As a kid, I always found that a plate full of salad was about as appetizing as a plate full of dirt, grass, worms and tree bark from the forest. I would think, "Mom, how can you expect me to eat this"? But when my mom served snacks of baby carrots or cucumber spears, I gobbled them right down. When I was old enough to hold a trowel and plant a seed, my parents involved me in growing my favorite snacks in the family garden. I can remember running out to the garden, excited to see the first harvest of the season. As the plants grew, so did my enthusiasm. I’d even wake up early to sneak out and eat fresh, edible-podded snap peas before my brother snagged the biggest ones!
Why not bring the excitement of participation to your family this summer by creating an organic garden that will produce delicious vegetables that are easy to snack on! There are lots of easy to grow, healthy vegetables that your kids and you will love to snack on, including carrots, snap peas, cucumbers, cherry tomatoes, and kale.
Don’t tell the kids, but there are some major health benefits of these wholesome, easy-to-snack-on veggies!
- Carrots are high in fiber, antioxidants, minerals, and vitamin A, which helps keep eyes healthy.
- Snap peas provide Vitamins A, C, and K, which helps build strong bones by aiding in the proper use of calcium in the body.
- Cucumbers have a high content of lignans, which may lower the chances of developing some kinds of cancers. Cucumbers also deliver vitamin K and lots of crunch for very few calories.
- Colorful cherry tomatoes are a good source of the healthful antioxidant, lycopene, along with fiber, and vitamins.
- Kale is arguably the healthiest vegetable on the planet -- rich in calcium; vitamins A, C and K; antioxidants; and fiber!
- And all these vegetables are low in saturated fats and sodium, two things that are found in high amounts in many convenience food snacks. Now there should be no question in your mind that replacing the packaged, “on-the-go” snacks that children often eat, which are high in sugar, sodium, and unhealthy saturated fats, with these nutritious and delicious vegetable snacks is a good move!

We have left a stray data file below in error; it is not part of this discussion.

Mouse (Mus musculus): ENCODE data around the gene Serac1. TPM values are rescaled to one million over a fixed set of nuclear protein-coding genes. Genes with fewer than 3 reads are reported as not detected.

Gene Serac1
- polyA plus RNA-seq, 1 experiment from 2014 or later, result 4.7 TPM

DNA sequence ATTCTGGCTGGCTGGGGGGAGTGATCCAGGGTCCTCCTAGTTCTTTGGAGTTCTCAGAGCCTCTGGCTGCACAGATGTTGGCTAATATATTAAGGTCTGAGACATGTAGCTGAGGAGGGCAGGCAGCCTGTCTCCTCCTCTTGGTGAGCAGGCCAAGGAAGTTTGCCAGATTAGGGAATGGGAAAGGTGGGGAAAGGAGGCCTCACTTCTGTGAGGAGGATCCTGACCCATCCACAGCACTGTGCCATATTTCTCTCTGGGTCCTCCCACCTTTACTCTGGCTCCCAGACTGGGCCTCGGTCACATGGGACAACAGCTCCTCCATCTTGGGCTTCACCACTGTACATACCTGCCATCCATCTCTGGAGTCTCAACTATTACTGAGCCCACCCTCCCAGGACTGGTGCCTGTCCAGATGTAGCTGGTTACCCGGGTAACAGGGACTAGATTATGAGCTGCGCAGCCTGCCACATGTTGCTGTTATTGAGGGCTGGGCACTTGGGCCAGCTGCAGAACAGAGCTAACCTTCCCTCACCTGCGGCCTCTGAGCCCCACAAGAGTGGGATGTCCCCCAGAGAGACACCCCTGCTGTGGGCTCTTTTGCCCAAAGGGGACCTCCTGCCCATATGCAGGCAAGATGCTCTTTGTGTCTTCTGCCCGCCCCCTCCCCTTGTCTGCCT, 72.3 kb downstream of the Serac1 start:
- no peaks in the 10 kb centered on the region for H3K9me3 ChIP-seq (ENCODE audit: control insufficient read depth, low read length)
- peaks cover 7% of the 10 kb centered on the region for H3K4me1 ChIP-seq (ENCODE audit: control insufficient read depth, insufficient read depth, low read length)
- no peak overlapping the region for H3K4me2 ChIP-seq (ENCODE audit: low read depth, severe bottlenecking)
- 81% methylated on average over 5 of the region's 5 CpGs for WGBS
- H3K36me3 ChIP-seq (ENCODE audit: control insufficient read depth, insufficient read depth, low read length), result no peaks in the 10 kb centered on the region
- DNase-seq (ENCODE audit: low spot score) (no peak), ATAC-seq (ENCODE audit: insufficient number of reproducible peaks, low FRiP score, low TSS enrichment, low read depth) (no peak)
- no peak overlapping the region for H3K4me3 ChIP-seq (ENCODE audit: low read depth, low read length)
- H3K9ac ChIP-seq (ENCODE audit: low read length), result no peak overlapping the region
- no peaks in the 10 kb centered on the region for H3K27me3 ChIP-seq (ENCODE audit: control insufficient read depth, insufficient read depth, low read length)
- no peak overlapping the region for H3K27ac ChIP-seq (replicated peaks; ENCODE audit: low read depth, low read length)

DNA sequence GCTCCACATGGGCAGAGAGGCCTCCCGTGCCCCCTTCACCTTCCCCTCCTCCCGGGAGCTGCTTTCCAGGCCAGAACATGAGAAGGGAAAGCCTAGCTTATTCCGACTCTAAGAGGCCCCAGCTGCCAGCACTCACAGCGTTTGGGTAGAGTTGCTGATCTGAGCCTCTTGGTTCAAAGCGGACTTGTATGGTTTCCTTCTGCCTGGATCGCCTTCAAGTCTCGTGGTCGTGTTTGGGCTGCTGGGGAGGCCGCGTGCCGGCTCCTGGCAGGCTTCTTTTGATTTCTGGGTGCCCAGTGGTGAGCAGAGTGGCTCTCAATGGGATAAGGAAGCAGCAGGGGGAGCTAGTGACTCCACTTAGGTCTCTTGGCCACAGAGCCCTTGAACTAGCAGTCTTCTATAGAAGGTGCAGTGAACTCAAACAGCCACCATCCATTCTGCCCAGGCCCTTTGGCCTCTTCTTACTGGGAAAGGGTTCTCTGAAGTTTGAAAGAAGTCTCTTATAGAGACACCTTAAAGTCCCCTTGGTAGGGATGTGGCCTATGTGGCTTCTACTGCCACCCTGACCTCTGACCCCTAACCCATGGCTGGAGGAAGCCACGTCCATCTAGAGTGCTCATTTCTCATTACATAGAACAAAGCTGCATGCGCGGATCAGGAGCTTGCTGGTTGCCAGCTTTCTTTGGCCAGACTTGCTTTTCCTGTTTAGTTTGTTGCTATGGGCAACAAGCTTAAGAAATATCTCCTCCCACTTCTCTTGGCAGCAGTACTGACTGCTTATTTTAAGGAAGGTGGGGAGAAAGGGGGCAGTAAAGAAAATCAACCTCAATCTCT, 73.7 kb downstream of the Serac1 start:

Let’s start to plant! Here are some tips for “snackable” success. Find lots more about growing these vegetables at www.garden.org.
Snap peas are early birds, ready to go in the ground as soon as the soil is dry enough to work in the spring. Peas grow well when the weather is cool, but seeds planted in cold, wet soil sometimes rot before they germinate. To get your peas off to a reliable early start, pre-germinate your pea seeds indoors. Place the seeds between moist paper towels enclosed in a plastic bag or container and set in a dark spot at room temperature. Check after 24 hours. Once you see tiny roots beginning to emerge from the seeds, they are ready to go in the ground. Handle them carefully so you don't snap off the roots and don't let them dry out. Pre-germination usually takes just 1-3 days. Provide your pea vines with a support around which their tendrils can curl; be sure to set it in place before you plant your seeds. Once the harvest starts, pick the pods frequently – a great jobs for kids! Snap peas are at their most delectable, crunchy best when the pods start to fatten but the before the seeds inside really begin to swell.
Kale is the belle of the vegetable garden ball. Blue-green curled kale is as lovely as a bouquet; lacy-leaved 'Red Russian' provides color and texture; and lacinato, also called Tuscan or dinosaur kale, has long, puckered leaves that are especially tender. Whichever variety you grow, kale is a nutritional superstar. Seeds of cold hardy kale can be planted as much as a month before the last spring frost date. Begin harvesting individual leaves as soon as they reach usable size. Kale also makes a good fall crop; in fact, it tastes the sweetest when it’s picked after it has been touched by frost. Start seeds 10-12 weeks before the fall frost date for a late season harvest.
Carrots are probably the veggie kids love to harvest most. Pulling a bright orange carrot out of the soil is like unearthing buried treasure. For easy snacking, grow short varieties like the 1-2 inch long, round Parisian market types. After a quick wash, kids can pop them right into their mouths. Seeds can go in the ground as early as 3 weeks before the last spring frost date. Seeds are tiny, so for kid-friendly planting look for pelleted seed, with the individual seeds encased in a natural clay coating so they are easier to handle. Carrot seeds are also slow to germinate, so mix them with some
quick sprouting radish seeds at planting time. The radish plants will mark where the carrot seeds are planted, and their sprouting will break up the soil crust, making it easier for the carrot seedlings to pop up. Plus when you harvest the radishes, you’ll automatically thin the carrots. And as a bonus, radishes are a snackable veggie, too!